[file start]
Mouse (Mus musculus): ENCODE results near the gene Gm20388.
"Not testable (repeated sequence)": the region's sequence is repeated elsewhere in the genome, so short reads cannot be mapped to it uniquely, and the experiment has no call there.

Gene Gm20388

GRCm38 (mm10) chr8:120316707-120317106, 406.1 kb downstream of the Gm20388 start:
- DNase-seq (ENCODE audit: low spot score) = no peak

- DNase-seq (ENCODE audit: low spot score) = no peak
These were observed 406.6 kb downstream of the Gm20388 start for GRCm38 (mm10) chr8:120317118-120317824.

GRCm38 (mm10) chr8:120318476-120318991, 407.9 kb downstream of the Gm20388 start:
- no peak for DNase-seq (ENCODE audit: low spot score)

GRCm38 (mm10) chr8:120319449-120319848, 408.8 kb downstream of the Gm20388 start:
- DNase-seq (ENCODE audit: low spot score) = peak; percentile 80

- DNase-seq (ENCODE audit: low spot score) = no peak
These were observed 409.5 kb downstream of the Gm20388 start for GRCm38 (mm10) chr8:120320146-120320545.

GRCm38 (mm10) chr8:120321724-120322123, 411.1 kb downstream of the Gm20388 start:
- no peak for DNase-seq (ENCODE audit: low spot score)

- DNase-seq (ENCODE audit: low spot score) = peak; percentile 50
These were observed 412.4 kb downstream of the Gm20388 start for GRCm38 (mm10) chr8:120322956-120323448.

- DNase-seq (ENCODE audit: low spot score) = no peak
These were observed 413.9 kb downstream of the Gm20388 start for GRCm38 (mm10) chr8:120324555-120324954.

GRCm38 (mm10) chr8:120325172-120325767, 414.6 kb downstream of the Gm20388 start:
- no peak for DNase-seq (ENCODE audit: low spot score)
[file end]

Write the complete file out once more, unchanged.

Mouse (Mus musculus): ENCODE results near the gene Gm20388.
"Not testable (repeated sequence)": the region's sequence is repeated elsewhere in the genome, so short reads cannot be mapped to it uniquely, and the experiment has no call there.

Gene Gm20388

GRCm38 (mm10) chr8:120316707-120317106, 406.1 kb downstream of the Gm20388 start:
- DNase-seq (ENCODE audit: low spot score) = no peak

- DNase-seq (ENCODE audit: low spot score) = no peak
These were observed 406.6 kb downstream of the Gm20388 start for GRCm38 (mm10) chr8:120317118-120317824.

GRCm38 (mm10) chr8:120318476-120318991, 407.9 kb downstream of the Gm20388 start:
- no peak for DNase-seq (ENCODE audit: low spot score)

GRCm38 (mm10) chr8:120319449-120319848, 408.8 kb downstream of the Gm20388 start:
- DNase-seq (ENCODE audit: low spot score) = peak; percentile 80

- DNase-seq (ENCODE audit: low spot score) = no peak
These were observed 409.5 kb downstream of the Gm20388 start for GRCm38 (mm10) chr8:120320146-120320545.

GRCm38 (mm10) chr8:120321724-120322123, 411.1 kb downstream of the Gm20388 start:
- no peak for DNase-seq (ENCODE audit: low spot score)

- DNase-seq (ENCODE audit: low spot score) = peak; percentile 50
These were observed 412.4 kb downstream of the Gm20388 start for GRCm38 (mm10) chr8:120322956-120323448.

- DNase-seq (ENCODE audit: low spot score) = no peak
These were observed 413.9 kb downstream of the Gm20388 start for GRCm38 (mm10) chr8:120324555-120324954.

GRCm38 (mm10) chr8:120325172-120325767, 414.6 kb downstream of the Gm20388 start:
- no peak for DNase-seq (ENCODE audit: low spot score)